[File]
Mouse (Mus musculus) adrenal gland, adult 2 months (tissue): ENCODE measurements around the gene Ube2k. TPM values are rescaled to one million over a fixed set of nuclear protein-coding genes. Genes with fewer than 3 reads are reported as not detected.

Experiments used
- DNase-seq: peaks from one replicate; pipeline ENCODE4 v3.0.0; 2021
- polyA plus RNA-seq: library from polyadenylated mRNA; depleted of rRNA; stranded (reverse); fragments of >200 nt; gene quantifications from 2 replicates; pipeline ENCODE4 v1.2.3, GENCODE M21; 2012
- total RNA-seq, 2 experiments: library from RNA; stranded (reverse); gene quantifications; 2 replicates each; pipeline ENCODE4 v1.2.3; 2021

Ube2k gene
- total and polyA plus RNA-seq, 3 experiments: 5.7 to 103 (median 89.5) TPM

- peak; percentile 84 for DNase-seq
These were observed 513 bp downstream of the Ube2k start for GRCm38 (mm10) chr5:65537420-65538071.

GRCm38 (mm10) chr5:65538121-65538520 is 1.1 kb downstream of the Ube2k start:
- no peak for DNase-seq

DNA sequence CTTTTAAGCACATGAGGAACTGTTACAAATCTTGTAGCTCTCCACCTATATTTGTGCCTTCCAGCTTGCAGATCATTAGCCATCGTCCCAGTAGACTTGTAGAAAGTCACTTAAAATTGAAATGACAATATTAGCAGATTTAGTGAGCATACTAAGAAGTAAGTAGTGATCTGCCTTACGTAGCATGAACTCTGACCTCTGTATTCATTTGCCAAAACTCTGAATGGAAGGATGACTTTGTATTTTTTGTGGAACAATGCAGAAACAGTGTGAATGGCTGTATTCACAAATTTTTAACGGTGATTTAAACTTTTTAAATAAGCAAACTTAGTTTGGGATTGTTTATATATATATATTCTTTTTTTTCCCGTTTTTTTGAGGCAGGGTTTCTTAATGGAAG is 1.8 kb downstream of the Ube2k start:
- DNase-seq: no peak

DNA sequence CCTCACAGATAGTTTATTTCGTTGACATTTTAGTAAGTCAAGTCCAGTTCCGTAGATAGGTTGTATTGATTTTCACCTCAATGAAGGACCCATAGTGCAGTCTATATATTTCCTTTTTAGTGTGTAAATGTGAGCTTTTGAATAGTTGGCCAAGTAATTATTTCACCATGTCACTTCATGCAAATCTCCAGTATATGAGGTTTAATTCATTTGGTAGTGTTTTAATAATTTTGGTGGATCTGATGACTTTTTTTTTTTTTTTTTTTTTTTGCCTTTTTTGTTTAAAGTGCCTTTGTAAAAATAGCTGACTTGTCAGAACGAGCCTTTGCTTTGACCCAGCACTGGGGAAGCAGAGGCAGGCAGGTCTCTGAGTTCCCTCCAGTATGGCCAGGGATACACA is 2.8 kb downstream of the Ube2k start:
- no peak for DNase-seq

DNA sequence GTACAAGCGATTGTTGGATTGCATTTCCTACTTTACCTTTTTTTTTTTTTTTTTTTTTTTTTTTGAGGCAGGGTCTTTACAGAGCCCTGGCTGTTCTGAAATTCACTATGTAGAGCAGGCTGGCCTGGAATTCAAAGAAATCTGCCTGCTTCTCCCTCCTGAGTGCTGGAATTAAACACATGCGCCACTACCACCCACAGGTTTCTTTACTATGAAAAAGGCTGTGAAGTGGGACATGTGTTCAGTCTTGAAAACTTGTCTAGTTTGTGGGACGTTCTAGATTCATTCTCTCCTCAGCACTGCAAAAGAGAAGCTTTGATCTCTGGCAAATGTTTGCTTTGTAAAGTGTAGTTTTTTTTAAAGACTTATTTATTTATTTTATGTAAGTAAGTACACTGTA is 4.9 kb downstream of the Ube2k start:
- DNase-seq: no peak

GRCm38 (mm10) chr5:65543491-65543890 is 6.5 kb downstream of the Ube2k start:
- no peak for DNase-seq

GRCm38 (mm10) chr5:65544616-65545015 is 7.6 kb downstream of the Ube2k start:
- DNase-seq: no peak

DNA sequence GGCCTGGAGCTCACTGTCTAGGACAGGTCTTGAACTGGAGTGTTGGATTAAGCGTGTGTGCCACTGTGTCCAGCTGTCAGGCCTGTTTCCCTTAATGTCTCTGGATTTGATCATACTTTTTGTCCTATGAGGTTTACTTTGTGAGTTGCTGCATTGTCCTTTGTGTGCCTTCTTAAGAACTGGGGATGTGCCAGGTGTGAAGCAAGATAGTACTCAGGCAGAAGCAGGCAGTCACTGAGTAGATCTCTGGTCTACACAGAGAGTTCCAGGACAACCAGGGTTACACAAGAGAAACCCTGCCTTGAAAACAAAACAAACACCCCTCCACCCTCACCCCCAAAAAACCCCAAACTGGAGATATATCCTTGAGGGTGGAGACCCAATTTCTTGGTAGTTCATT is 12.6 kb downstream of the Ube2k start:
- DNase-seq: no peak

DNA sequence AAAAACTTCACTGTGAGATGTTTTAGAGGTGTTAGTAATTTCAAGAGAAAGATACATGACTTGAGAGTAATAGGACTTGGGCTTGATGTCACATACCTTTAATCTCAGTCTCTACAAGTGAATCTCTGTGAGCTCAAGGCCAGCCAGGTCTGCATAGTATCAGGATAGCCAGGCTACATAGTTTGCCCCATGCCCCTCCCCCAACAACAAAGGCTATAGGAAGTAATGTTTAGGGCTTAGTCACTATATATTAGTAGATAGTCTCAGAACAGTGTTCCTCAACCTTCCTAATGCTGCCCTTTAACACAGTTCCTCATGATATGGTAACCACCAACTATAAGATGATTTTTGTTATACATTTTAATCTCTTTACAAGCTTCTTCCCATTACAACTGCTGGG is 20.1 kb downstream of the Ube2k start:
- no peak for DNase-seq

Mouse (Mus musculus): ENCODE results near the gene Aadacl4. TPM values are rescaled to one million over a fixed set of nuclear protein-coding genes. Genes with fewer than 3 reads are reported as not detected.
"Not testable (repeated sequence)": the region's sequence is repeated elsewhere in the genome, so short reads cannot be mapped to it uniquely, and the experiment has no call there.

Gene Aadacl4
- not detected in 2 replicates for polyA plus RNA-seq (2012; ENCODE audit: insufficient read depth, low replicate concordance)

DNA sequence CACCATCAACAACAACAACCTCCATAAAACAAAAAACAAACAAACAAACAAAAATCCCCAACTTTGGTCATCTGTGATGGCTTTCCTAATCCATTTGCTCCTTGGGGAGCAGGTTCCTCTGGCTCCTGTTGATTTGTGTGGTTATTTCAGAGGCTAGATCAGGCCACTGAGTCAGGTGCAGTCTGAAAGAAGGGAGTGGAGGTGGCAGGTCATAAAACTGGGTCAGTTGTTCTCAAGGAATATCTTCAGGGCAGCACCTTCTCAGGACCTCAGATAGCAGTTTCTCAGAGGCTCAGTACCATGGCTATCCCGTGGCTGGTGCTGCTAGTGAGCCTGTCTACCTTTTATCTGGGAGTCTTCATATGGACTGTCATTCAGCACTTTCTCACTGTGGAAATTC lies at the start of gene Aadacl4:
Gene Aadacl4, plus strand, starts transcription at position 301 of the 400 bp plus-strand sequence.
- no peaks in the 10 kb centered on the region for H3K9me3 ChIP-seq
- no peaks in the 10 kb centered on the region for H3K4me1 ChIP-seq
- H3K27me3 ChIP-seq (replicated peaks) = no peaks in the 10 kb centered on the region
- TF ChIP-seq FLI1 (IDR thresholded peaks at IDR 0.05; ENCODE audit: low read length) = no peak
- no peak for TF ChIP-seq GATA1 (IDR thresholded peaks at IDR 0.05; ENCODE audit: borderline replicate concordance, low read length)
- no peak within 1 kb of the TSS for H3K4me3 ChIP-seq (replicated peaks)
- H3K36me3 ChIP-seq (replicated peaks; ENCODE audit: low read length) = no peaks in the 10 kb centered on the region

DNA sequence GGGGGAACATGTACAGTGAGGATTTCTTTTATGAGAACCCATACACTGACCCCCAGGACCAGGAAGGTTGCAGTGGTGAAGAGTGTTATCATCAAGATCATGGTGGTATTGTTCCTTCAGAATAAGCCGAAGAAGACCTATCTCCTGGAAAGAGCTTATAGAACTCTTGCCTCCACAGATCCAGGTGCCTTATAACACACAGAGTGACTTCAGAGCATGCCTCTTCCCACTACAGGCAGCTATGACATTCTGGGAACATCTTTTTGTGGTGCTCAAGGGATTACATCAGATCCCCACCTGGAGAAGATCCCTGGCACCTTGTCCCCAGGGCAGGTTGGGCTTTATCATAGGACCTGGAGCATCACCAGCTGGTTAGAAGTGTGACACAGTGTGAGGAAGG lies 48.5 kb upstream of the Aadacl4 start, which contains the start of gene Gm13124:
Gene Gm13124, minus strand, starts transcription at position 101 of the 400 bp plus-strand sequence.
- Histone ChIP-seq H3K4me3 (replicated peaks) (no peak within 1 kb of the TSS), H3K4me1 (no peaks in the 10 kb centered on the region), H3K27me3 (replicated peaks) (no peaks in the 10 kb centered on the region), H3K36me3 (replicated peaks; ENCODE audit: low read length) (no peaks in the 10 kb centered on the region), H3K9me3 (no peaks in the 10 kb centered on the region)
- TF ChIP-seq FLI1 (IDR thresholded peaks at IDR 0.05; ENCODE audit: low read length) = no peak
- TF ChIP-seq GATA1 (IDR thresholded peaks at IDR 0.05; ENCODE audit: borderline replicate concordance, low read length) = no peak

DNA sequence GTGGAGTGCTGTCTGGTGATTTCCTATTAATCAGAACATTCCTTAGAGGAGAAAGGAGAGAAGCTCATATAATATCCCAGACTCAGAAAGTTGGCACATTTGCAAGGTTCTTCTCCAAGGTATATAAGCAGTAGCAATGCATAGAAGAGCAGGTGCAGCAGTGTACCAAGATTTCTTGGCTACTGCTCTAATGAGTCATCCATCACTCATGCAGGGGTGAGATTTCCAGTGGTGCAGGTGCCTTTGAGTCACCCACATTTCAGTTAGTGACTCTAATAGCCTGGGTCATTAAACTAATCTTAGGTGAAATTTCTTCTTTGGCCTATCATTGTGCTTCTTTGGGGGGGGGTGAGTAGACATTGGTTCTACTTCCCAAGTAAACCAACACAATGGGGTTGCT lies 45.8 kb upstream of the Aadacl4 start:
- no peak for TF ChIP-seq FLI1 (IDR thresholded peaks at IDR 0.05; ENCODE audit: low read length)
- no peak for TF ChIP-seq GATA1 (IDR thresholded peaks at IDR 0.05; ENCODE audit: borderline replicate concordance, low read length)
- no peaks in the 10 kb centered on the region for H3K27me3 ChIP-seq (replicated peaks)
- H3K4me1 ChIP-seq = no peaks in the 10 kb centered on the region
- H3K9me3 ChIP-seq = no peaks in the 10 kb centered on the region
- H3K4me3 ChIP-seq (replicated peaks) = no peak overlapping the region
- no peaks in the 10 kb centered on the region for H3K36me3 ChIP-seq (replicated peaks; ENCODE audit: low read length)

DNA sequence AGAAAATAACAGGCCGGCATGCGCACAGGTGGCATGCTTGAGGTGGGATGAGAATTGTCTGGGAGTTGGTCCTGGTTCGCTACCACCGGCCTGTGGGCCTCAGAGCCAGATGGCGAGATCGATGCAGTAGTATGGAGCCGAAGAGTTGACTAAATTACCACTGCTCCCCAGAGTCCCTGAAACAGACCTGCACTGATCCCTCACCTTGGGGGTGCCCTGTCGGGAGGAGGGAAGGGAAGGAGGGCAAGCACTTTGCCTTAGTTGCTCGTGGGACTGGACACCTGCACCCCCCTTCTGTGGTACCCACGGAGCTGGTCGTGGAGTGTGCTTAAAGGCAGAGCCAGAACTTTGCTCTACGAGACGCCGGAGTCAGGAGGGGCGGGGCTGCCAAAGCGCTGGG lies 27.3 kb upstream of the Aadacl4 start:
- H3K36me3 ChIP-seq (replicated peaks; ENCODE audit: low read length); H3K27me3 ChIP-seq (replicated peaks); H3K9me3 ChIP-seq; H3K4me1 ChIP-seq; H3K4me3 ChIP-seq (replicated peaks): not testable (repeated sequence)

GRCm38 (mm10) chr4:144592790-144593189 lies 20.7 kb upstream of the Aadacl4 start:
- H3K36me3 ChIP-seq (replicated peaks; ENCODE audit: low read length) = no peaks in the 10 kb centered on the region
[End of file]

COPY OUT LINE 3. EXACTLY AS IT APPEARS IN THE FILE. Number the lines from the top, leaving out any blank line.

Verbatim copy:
- DNase-seq: peaks from one replicate; pipeline ENCODE4 v3.0.0; 2021